Goodbye, pitches. Hello, WIT Test! Last week at Europe’s giant Web Summit conference in Lisbon, where more than 1,800 startup hopefuls from dozens of countries convened to share their dreams with the world, we prototyped our new diagnostic to assess whether a prospect has What It Takes (WIT). Does the founder at this booth have an idea worth listening to, or investing in? We aimed to find out, fast and efficiently with a dynamic, two-minute pass-fail test.
Time is money, so why not cut to the chase? WIT was inspired by countless less-than-satisfying interactions with startups at pitch nights and in accelerators and incubators. The sales-first and customer-centric startup strategy of Perry Klebahn and Jeremy Utley, who run Stanford Launchpad, was another source of inspiration. Their highly successful accelerator is all about helping teams prototype and then aggressively focus a targeted offering for highly specific customers that solves a distinct pain. We were also spurred on by an interview at the Summit with Uwe Diegel of LifeInA, last year’s pitch contest winner, who observed that evaluating startups seems increasingly reductive: “We’re not judging people on the merit of their ideas, or how well they know how to work, but on how much money they’ve managed to bamboozle out of investors.”
At this year’s Web Summit we took these influences and insights to heart and adopted a no-nonsense approach. We just said no to one-directional formulaic pitches, choosing instead to control the experience. Walking the bustling show floor, we put to the test a new rubric to gauge startup potential.
“Do you want to play a game?” we’d ask, approaching the founders at their booths. “It will take two minutes.” Switching the power dynamic set some back on their heels. They had to think on their feet, and couldn’t simply resort to their well-rehearsed pitch. “We’re going to ask you four questions. Ready?”
We held up the WIT scorecard, a page in our notebook on which we’d drawn a vertical line crossed in the middle with a horizontal line, making a simple grid of four squares. We wrote the letters C, P, F, S at the top of each quadrant (see our example) and then proceeded to fire off the questions in succession.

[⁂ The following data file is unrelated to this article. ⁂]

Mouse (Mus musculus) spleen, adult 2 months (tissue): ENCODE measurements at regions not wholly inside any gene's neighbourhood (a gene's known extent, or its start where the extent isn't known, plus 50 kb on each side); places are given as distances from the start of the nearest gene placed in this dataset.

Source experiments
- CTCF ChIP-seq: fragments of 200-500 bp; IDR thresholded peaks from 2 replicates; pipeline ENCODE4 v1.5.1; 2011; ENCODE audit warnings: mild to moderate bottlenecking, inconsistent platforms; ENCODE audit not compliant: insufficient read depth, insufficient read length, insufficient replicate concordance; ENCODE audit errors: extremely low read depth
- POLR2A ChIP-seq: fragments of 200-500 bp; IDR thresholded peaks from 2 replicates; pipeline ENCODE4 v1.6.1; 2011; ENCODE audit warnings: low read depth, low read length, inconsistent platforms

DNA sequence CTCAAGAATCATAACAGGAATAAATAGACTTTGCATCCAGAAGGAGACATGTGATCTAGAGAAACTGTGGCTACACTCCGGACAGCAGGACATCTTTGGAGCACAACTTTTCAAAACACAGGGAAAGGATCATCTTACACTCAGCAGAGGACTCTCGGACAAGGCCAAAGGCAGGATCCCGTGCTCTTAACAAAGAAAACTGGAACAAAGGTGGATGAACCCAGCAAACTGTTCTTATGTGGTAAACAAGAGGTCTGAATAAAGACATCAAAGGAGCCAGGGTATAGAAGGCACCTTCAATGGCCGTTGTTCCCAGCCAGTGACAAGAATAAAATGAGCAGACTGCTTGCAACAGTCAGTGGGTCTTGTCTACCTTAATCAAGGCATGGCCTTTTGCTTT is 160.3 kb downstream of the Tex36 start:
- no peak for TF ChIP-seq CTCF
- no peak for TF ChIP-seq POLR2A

C: Customers. Who is your targeted Customer?
P: Pain. What is the Pain you are trying to solve?
F: Feature. The product’s core magic Feature your customer can’t live without?
S: Sales. How are you going to achieve Sales, fast?
We recorded the answers, using a letter grade metric. Confident, highly specific replies got an A. Reasonably specific responses barely passed with a C, and generic attempts failed. Likewise, when a founder lacked the patience to understand the question, and rushed to launch into a canned spiel, that too was a fail. The best we encountered had a B+ average – two As, a B and a C.
The results were telling. Many tripped when it came to sales. “We’re selling to big enterprises” or “It’s a subscription model” do not equal specific sales strategies. Fail. “We’re looking for partners,” another common rejoinder, was a further indication they lacked a viable sales and marketing plan. Fail. As to targeted customers, the answers were frequently too broad, clearly demonstrating they hadn’t found their niche. The purported Pain lacked urgency or scale, as was the case with the couple whose app aimed to help struggling sun-worshipping Italians to pinpoint the perfect beach for their weekend getaway (hardly an international crisis). Fail. Most of the founders struggled to quickly illuminate one core Feature setting them apart from competitors.
A few showed potential. They had identity and a clear purpose. Validated ID, a Barcelona-based “electronic signature and blockchain-based digital identity services” to validate and maintain your “sovereign” identity through a centralized app. They had a clear customer and sales strategy, and addressed a serious, global pain. Armaks Group, a Russian AI-enabled platform to simplify routine government decision-making and reduce bureaucratic obstacles, offered another worthy, scalable product. Toguna, a French enterprise software app from Brainlinks that taps social media to enhance project collaboration and idea sharing, already had a healthy corporate customer base. Lympik, a race timing device designed by Austrian skiers, presented a niche product but one with clearly defined, broad multi-sport applications. (Note to file for 2019 Web Summit startups: your website should have a well -translated English version, and be designed to make it fast and easy to identify your key product features, value and price.)
Sadly, too many startups seemed to be tossing tech darts at an often poorly mapped pain – with absolutely no sales process. We met many a geek who lacked the self-awareness and market savvy to understand that his magnificent creation wouldn’t magically sell itself. As for the pitch stages during the conference, it was all about deep tech and massive scale. Judges and audiences tended to grade startups higher if they had AI and machine-learning capabilities. Wayve, a Cambridge-based machine-learning startup, won the pitch competition, beating out lvl5 of San Francisco, whose computer vision software crowdsources high-accuracy maps for self-driving cars, and London-based Factmata, a human-assisted AI tool for spotting fake news.
But when it came to basic market fit and promise, Web Summit showed us that an awful lot of startups we met, perhaps as high as 80 to 90 percent, struggled to confidently field basic queries on Customers, Pain, Feature and Sales. That should be enough to send most investors pushing on to the next booth. The discipline of focus, and a working strategy to gain early sales traction, separate the doers from the dreamers.
Want to know if you’re going to make it? Take the WIT Test.